France’s third largest union, the ‘Confédération Générale du Travail’
has expressed outrage at the possible collapse of the sale, and the government is under pressure to protect French jobs and prevent major financial losses.
French jobs at stake
When the €1.2 billion Mistral deal was signed in 2011 it created hundreds of French jobs, and was hailed by President Nicholas Sarkozy as evidence that the cold war was well and truly over.
France would supply Russia with two command ships: bases for airborne units, these superstructures are powerful military assets, able to transport landing troops, armoured vehicles, tanks and helicopters.
But on September 3rd this year, just over two months before the planned delivery date of the first ship, it was announced the deal would be delayed due to events in Ukraine. If the deal is not completed the cost to the French economy could be great. France would have to reimburse all the monies Russia has already paid, and may also have to pay a default penalty.
Yaraslau Kryvoi, an Associate Professor of Law at the University of West London, says such a penalty could be massive,
“This may well result in a legal dispute. In case France fails to fulfil the contract on time or refuses to give the ships to the Russian Federation, Russia is entitled to file an arbitration claim. The contract is reported to have a break fee clause which can amount to more than 1 billion, which France would be obliged to pay in addition to returning the payments made by the Russian side.”
France has no wish to back out of a deal worth this much.
When fighting broke out in Ukraine France refused to pull out of the Mistral agreement, despite pressure.
Pressure on Paris
The EU and the United States believe that the deal undermines the sanctions being levied on Russia for its alleged involvement in Ukraine, and do not think France should be providing military equipment to a country increasingly painted by the West as a threat to global security.
But President Hollande initially kept to the time-table of the contract, and in June Russian sailors arrived in France to begin training.
However, on the eve of the NATO summit in Wales this September, the President stalled the deal, saying that there must first be a ceasefire in Ukraine and signs of progress towards a political settlement before delivery could go ahead.
The partial ceasefire in Eastern Ukraine in mid-September, prompted France to begin sea-trials for the Mistrals, but the truce did not hold and once again the deal was hanging in the balance.
Inside France, opinion over Mistral is divided.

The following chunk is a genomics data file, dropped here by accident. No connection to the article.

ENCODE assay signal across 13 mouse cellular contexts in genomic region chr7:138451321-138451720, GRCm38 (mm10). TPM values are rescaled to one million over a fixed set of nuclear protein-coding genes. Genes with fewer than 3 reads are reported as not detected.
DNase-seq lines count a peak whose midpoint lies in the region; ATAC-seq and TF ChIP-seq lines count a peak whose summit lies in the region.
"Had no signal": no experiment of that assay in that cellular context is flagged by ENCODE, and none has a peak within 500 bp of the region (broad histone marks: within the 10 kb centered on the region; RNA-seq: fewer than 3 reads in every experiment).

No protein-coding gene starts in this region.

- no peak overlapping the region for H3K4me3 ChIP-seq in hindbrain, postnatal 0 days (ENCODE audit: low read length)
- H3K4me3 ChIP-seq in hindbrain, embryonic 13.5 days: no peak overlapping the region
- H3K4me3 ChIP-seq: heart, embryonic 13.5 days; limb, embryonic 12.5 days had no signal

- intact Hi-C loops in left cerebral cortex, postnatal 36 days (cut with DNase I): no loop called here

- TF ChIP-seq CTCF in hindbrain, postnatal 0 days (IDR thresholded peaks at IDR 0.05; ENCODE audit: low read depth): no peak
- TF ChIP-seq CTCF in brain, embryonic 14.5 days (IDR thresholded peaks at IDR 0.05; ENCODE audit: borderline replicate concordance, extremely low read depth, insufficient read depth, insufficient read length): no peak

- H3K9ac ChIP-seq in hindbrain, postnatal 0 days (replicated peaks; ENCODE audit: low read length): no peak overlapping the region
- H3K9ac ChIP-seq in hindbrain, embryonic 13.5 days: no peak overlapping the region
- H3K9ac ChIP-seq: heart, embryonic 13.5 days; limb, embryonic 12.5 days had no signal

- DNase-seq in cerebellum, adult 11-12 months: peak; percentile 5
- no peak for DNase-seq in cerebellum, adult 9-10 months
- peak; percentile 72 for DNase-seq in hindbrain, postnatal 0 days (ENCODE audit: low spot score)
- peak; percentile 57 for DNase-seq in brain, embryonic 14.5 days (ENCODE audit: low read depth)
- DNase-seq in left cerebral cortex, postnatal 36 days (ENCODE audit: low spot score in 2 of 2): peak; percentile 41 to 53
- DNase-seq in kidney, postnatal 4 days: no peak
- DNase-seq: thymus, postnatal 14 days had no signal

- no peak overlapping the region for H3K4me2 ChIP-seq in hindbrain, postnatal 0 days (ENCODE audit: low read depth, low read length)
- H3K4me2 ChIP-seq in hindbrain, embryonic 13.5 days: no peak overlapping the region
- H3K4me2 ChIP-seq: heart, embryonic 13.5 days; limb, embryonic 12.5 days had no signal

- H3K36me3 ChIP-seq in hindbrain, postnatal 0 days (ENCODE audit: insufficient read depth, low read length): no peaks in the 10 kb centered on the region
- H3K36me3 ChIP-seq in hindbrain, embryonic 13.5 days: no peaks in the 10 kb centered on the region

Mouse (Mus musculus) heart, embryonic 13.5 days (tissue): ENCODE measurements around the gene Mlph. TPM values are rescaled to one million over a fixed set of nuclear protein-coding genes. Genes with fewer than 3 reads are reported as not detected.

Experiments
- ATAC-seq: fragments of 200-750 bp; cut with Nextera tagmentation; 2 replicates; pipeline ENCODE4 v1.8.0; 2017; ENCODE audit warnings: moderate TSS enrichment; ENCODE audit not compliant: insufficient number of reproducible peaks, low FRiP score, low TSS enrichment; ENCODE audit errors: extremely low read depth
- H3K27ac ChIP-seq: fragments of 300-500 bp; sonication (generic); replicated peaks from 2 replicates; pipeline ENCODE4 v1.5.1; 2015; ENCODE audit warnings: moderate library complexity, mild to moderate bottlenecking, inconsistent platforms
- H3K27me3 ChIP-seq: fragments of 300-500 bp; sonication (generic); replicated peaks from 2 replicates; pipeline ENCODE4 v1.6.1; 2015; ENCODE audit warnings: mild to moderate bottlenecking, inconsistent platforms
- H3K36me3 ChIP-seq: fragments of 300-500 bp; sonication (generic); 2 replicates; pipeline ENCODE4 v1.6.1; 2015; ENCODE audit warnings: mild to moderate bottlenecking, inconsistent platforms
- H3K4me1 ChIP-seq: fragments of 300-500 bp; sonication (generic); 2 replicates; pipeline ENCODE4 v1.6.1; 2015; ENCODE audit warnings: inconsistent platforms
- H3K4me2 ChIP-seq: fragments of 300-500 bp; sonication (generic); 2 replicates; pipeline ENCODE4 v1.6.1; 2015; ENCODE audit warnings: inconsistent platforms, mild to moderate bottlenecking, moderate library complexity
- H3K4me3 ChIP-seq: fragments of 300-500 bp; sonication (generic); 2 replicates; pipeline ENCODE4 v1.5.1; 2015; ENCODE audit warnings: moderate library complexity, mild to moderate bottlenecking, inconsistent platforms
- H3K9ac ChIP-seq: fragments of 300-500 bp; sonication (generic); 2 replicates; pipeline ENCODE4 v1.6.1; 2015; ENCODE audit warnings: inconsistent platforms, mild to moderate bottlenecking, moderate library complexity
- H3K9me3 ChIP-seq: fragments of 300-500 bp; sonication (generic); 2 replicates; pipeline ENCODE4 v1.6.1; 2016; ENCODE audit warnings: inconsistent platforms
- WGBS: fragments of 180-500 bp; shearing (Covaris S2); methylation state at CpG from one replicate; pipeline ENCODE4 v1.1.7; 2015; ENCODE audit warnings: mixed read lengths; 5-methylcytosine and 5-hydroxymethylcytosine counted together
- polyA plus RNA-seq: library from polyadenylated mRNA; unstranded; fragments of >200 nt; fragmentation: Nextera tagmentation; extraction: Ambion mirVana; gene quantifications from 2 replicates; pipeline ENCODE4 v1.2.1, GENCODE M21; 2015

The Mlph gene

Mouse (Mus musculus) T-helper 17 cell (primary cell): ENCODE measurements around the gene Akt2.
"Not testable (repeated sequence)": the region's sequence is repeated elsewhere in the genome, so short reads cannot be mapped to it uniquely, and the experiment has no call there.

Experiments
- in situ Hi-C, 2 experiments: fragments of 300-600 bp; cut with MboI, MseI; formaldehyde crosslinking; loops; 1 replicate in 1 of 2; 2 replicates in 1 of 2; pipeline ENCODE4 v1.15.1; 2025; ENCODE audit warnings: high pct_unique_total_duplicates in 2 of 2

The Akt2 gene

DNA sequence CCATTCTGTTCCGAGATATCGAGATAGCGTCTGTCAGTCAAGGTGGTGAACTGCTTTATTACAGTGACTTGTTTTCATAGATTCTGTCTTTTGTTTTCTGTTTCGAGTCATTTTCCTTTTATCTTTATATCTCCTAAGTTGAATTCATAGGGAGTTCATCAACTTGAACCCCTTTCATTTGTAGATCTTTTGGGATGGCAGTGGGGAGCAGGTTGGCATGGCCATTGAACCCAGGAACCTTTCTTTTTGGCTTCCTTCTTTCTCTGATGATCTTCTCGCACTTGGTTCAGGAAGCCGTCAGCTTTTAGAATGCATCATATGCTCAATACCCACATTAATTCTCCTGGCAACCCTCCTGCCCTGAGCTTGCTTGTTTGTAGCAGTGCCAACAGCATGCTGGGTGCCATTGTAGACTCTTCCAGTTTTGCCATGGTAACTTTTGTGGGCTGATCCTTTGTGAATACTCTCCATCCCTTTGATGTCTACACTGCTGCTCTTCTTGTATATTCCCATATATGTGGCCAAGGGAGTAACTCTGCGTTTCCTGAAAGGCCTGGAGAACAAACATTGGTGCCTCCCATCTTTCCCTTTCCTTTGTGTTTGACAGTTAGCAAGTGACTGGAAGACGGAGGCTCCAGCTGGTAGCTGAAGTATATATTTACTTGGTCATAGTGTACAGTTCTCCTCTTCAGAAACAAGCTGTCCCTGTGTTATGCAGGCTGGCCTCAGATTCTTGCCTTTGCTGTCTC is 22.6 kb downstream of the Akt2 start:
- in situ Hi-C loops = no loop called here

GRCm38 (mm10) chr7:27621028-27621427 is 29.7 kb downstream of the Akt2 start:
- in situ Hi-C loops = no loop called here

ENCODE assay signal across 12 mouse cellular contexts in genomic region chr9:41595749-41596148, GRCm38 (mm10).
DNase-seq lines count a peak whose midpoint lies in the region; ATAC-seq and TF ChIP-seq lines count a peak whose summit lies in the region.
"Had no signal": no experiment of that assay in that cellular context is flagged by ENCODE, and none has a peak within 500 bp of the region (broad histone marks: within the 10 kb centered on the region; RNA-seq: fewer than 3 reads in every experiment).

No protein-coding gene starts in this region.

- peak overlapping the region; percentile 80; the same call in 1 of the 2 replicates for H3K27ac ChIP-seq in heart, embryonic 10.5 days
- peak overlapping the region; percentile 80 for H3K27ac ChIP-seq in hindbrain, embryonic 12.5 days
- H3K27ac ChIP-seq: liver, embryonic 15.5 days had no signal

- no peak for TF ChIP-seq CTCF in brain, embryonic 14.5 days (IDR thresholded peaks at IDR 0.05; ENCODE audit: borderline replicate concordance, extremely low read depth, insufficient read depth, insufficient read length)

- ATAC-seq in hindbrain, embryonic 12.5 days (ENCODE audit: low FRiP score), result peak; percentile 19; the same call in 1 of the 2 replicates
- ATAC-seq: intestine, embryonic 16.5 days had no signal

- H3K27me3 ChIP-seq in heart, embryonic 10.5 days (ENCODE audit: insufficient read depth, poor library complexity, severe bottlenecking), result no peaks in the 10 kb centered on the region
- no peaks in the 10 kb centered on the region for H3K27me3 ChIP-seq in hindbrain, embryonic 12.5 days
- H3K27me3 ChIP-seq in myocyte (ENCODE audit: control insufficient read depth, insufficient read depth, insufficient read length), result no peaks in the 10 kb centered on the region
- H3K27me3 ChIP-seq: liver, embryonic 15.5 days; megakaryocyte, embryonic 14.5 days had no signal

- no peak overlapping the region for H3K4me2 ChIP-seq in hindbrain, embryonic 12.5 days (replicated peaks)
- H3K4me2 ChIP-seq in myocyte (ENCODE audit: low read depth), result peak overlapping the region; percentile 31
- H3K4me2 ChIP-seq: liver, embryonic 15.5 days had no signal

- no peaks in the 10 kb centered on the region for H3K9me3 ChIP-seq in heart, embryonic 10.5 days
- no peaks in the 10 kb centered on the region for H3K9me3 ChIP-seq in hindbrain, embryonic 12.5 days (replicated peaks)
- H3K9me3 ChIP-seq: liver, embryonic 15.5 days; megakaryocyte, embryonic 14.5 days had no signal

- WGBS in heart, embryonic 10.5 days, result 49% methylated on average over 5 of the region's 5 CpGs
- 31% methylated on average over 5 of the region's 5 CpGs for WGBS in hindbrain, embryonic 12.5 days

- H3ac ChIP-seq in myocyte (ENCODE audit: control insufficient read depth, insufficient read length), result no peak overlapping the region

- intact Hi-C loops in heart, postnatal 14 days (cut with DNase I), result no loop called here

There have been protests against the country supplying the Mistrals to Russia, including gatherings on the quay side where the ships are berthed.
But equally, there are calls for the deal to be honoured.
The former Prime Minister François Fillon said he thinks the ships should be delivered, and the Workers Force union has raised concerns about what it would cost the country if France went back on the sale.
This makes Hollande’s position difficult, according to Andrea Gilli, Research fellow at the Centre for Security Studies at Metropolitan University in Prague,
“This is a socialist president not doing well economically or in the polls being asked to disappoint his electoral base – most of the industrial workers are a traditional stronghold of the Socialist party. From what I’ve read, French unions are asking to honour the deal. Not the biggest trade union – I guess the biggest unions probably didn’t want to step too strongly into this difficult terrain, but I think in general they support the deal.”
One of the reasons France finds itself in this difficult position, is because there has been an overproduction of weapons in Europe in the last few decades, according to Mr Gilli,
“There are too many industrial plants able to produce weapons. The case of the Mistral is a product of this situation. The tension you have is between national interest and European interest. If European countries had consolidated their defence industry over the past two decades, probably the situation would be a bit different. Countries would not be so desperate to sell their weapons abroad.”
If France refuses to hand over the ships, he will need to find an alternative buyer and this won’t be easy.
NATO and the EU have been suggested as possible purchasers but there are problems here, according to Mr Gilli,
“The first idea was that the EU should buy the two Mistrals. The second proposal was NATO. Both are quite remote. Neither the EU nor NATO have a Navy. So manning the two warships would not be easy. Which sailors would go there from which country, under which command? The second problem is more political. Few countries in Europe want to pay the price for France’s export policy. Simply put, Italy, Spain, Germany, the Netherlands are all producers of warships.”
If France backs out of the deal, it will be a boon for those governments looking for a tougher stance against Russia. But apart from the job losses, and resulting debt, it would also damage the country’s reputation as an exporter and supplier.